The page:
Traveling for the Holidays? How to Prepare Medication Refills

Traveling for the Holidays? How to Prepare Medication Refills

Published: December 6, 2019

The holiday season is here, which means you have gifts to wrap, cards to mail, and out-of-town relatives to visit. But if you’re taking prescription medications and are traveling during the holidays, it’s important to take the necessary steps to ensure you will have enough medicine to last the duration of your trip. This is especially true if you are taking prescription narcotic pain medication and are traveling with chronic pain. That’s why our San Antonio Texas pain specialists at the offices of Dr. Raul Martinez have compiled the following guide on how to prepare medication refills so you won’t run out of the medicines you need. Read on to learn more from our pain management doctors.

1. Plan Ahead and Communicate With Your Doctor

It’s important to talk to your doctor and ask about their policies regarding prescription medication refills so you aren’t caught off guard and so you don’t run out of medication. For example, here at our offices, we ask patients to call for refills three days prior to leaving, and we do not refill on Fridays. So give your doctor plenty of notice if you are planning to leave town, and they can help you figure out how to plan your refills so that you will have enough medication to last the duration of your trip.

It’s also a good idea to ask your doctor for an additional dose in case of an emergency; if you only bring enough medicine for the exact length of your trip, you may end up in a bind if you miss a flight.

Finally, if you are changing time zones and you take your pills at specific times during the day, make sure to ask your doctor how to adapt your medication regimen.

2. Remember: Narcotic Medication Scripts Cannot Be Filled Across State Lines.

Many patients traveling with chronic pain forget that they are unable to fill their narcotic medication prescriptions while out of state. That’s why it’s crucial to obtain your refills before leaving town—you do not want to run out of the pain medication prescribed by your pain management doctors. In many cases, missing pain medication doses can slow recovery or cause setbacks. Do not reduce or stop medications without consulting a doctor.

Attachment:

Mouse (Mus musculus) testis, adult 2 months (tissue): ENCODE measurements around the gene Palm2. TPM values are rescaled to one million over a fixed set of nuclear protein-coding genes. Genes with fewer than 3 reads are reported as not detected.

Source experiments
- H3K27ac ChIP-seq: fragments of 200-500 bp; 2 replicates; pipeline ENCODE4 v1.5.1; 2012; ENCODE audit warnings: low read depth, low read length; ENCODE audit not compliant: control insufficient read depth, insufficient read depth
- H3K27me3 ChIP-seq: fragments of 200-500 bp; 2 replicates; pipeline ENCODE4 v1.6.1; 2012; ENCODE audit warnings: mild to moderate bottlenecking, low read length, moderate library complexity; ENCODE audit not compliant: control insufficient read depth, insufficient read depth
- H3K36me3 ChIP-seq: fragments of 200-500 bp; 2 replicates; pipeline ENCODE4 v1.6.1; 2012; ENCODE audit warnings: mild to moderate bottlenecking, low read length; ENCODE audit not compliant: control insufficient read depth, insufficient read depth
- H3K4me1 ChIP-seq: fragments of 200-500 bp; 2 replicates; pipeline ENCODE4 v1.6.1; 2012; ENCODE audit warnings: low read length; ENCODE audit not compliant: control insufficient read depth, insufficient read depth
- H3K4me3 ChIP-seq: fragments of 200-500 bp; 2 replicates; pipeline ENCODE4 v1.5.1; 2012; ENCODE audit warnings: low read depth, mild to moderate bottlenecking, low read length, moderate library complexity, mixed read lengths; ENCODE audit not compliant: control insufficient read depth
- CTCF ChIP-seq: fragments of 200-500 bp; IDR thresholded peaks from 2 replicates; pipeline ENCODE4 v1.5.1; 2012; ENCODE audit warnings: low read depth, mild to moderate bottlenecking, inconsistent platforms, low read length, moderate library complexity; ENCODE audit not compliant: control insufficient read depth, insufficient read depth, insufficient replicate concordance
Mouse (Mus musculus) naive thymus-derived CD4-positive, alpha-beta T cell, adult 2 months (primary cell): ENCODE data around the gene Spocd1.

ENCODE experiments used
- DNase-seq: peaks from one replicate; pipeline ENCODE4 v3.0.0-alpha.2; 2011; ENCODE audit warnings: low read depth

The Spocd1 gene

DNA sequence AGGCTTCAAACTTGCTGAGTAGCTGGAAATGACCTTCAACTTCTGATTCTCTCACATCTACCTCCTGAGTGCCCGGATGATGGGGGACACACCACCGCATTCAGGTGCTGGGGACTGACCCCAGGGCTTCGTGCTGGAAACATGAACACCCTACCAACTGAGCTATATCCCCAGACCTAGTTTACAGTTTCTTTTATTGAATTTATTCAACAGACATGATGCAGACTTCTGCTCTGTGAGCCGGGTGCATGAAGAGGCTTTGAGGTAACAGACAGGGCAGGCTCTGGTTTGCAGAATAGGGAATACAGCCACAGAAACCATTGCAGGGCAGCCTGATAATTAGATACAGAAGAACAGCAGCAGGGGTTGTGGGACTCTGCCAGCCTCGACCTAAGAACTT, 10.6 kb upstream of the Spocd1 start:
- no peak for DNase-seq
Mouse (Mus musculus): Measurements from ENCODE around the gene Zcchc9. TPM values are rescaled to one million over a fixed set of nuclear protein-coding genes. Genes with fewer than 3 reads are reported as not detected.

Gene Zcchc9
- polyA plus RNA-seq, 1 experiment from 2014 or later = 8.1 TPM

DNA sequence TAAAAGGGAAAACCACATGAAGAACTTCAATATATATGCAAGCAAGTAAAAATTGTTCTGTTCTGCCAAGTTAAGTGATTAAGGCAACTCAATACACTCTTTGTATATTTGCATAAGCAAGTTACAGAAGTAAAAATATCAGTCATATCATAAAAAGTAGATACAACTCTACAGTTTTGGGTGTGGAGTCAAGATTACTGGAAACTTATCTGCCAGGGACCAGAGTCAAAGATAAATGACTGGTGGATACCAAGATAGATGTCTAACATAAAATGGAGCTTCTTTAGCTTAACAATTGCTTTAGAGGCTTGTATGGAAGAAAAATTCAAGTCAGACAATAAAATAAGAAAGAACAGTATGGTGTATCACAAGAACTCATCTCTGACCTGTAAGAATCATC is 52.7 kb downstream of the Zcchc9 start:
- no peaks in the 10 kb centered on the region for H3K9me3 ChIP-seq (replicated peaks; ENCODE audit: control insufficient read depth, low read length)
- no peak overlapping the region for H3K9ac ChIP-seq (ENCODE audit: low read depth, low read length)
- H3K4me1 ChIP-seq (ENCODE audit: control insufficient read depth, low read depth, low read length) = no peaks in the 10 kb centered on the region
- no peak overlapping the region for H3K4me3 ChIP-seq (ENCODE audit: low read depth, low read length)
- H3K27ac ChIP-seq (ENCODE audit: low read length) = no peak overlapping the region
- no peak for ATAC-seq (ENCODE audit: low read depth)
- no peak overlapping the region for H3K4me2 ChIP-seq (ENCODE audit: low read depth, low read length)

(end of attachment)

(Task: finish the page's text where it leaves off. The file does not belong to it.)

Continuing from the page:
3. Bring Your Prescription, and Carry Pills in Their Original Bottles

According to the International Narcotics Control Board (INCB), travelers are allowed to carry narcotics and psychotropics for personal use, usually in no more than a one month’s supply. However, in order to legally travel internationally with these medications, travelers must carry a letter or prescription from their doctor.

If you are flying, make sure to pack your prescription and carry your pills in their original containers in your carry-on luggage. Do not pack your medications in checked luggage, because these bags may be lost by the airline. And because some countries have their own regulations regarding controlled substances, be sure to check out the INCB’s website before arriving at the airport.

Even though you are not required to travel with a prescription or a doctor’s note when flying domestically, it is still a good idea to carry this paperwork with you in the event you are stopped by the TSA—especially if you are taking prescription narcotics.

4. If You Have Any Questions, Consult a Qualified Pain Specialist

If you have further questions about treating your chronic pain or traveling with prescription narcotics, our Texas pain specialists at the San Antonio offices of Dr. Raul Martinez are here to help. We have decades of experience treating patients with back pain, post-surgical pain, extremity pain, and hundreds of other conditions resulting in either chronic or acute pain. We can be reached by phone or through our online contact form, and we’re always here to answer any questions our patients have about chronic pain.

We hope you found this information helpful, and we wish you a happy, pain-free holiday season!


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Published: December 6, 2019

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